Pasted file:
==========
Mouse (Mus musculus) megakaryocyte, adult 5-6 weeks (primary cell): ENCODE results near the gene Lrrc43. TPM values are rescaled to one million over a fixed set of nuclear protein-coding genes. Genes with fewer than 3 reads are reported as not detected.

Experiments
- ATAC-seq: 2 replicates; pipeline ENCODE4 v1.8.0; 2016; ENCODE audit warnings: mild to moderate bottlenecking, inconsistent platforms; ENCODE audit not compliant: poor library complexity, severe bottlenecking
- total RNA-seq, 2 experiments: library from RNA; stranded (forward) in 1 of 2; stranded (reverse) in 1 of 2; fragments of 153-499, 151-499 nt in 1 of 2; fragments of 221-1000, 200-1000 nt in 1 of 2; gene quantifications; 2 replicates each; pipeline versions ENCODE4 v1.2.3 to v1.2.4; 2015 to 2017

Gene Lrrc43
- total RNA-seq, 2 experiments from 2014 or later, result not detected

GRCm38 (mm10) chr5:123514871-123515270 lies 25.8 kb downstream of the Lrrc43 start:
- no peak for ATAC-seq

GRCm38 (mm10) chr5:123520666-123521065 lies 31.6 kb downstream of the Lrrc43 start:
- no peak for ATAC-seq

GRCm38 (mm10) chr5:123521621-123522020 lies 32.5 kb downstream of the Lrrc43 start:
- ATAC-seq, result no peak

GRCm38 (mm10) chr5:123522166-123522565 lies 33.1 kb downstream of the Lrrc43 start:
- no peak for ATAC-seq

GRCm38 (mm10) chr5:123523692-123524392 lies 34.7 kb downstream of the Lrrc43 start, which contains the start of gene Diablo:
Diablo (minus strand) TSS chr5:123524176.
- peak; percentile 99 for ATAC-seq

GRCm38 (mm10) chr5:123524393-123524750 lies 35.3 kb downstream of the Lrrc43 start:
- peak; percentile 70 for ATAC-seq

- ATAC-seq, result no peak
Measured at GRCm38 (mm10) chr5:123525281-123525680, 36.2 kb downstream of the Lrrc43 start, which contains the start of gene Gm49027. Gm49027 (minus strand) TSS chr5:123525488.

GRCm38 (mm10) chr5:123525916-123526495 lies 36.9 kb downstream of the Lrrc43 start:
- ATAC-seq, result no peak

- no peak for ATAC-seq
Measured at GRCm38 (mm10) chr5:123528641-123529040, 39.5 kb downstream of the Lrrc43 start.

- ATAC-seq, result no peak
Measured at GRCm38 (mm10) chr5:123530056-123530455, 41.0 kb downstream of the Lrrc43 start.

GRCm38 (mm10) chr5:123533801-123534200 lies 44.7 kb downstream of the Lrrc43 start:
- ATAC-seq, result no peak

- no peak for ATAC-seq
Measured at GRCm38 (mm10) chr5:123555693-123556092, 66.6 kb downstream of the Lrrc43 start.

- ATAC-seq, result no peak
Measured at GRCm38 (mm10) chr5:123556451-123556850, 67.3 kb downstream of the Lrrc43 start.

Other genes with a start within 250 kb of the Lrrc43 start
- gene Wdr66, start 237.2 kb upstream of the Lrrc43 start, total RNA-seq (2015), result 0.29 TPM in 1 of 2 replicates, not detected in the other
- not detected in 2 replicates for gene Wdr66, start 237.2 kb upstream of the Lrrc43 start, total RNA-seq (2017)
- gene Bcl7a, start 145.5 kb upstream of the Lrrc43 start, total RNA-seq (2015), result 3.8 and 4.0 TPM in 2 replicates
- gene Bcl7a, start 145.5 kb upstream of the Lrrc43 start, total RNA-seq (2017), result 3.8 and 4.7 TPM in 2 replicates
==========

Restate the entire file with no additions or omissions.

Mouse (Mus musculus) megakaryocyte, adult 5-6 weeks (primary cell): ENCODE results near the gene Lrrc43. TPM values are rescaled to one million over a fixed set of nuclear protein-coding genes. Genes with fewer than 3 reads are reported as not detected.

Experiments
- ATAC-seq: 2 replicates; pipeline ENCODE4 v1.8.0; 2016; ENCODE audit warnings: mild to moderate bottlenecking, inconsistent platforms; ENCODE audit not compliant: poor library complexity, severe bottlenecking
- total RNA-seq, 2 experiments: library from RNA; stranded (forward) in 1 of 2; stranded (reverse) in 1 of 2; fragments of 153-499, 151-499 nt in 1 of 2; fragments of 221-1000, 200-1000 nt in 1 of 2; gene quantifications; 2 replicates each; pipeline versions ENCODE4 v1.2.3 to v1.2.4; 2015 to 2017

Gene Lrrc43
- total RNA-seq, 2 experiments from 2014 or later, result not detected

GRCm38 (mm10) chr5:123514871-123515270 lies 25.8 kb downstream of the Lrrc43 start:
- no peak for ATAC-seq

GRCm38 (mm10) chr5:123520666-123521065 lies 31.6 kb downstream of the Lrrc43 start:
- no peak for ATAC-seq

GRCm38 (mm10) chr5:123521621-123522020 lies 32.5 kb downstream of the Lrrc43 start:
- ATAC-seq, result no peak

GRCm38 (mm10) chr5:123522166-123522565 lies 33.1 kb downstream of the Lrrc43 start:
- no peak for ATAC-seq

GRCm38 (mm10) chr5:123523692-123524392 lies 34.7 kb downstream of the Lrrc43 start, which contains the start of gene Diablo:
Diablo (minus strand) TSS chr5:123524176.
- peak; percentile 99 for ATAC-seq

GRCm38 (mm10) chr5:123524393-123524750 lies 35.3 kb downstream of the Lrrc43 start:
- peak; percentile 70 for ATAC-seq

- ATAC-seq, result no peak
Measured at GRCm38 (mm10) chr5:123525281-123525680, 36.2 kb downstream of the Lrrc43 start, which contains the start of gene Gm49027. Gm49027 (minus strand) TSS chr5:123525488.

GRCm38 (mm10) chr5:123525916-123526495 lies 36.9 kb downstream of the Lrrc43 start:
- ATAC-seq, result no peak

- no peak for ATAC-seq
Measured at GRCm38 (mm10) chr5:123528641-123529040, 39.5 kb downstream of the Lrrc43 start.

- ATAC-seq, result no peak
Measured at GRCm38 (mm10) chr5:123530056-123530455, 41.0 kb downstream of the Lrrc43 start.

GRCm38 (mm10) chr5:123533801-123534200 lies 44.7 kb downstream of the Lrrc43 start:
- ATAC-seq, result no peak

- no peak for ATAC-seq
Measured at GRCm38 (mm10) chr5:123555693-123556092, 66.6 kb downstream of the Lrrc43 start.

- ATAC-seq, result no peak
Measured at GRCm38 (mm10) chr5:123556451-123556850, 67.3 kb downstream of the Lrrc43 start.

Other genes with a start within 250 kb of the Lrrc43 start
- gene Wdr66, start 237.2 kb upstream of the Lrrc43 start, total RNA-seq (2015), result 0.29 TPM in 1 of 2 replicates, not detected in the other
- not detected in 2 replicates for gene Wdr66, start 237.2 kb upstream of the Lrrc43 start, total RNA-seq (2017)
- gene Bcl7a, start 145.5 kb upstream of the Lrrc43 start, total RNA-seq (2015), result 3.8 and 4.0 TPM in 2 replicates
- gene Bcl7a, start 145.5 kb upstream of the Lrrc43 start, total RNA-seq (2017), result 3.8 and 4.7 TPM in 2 replicates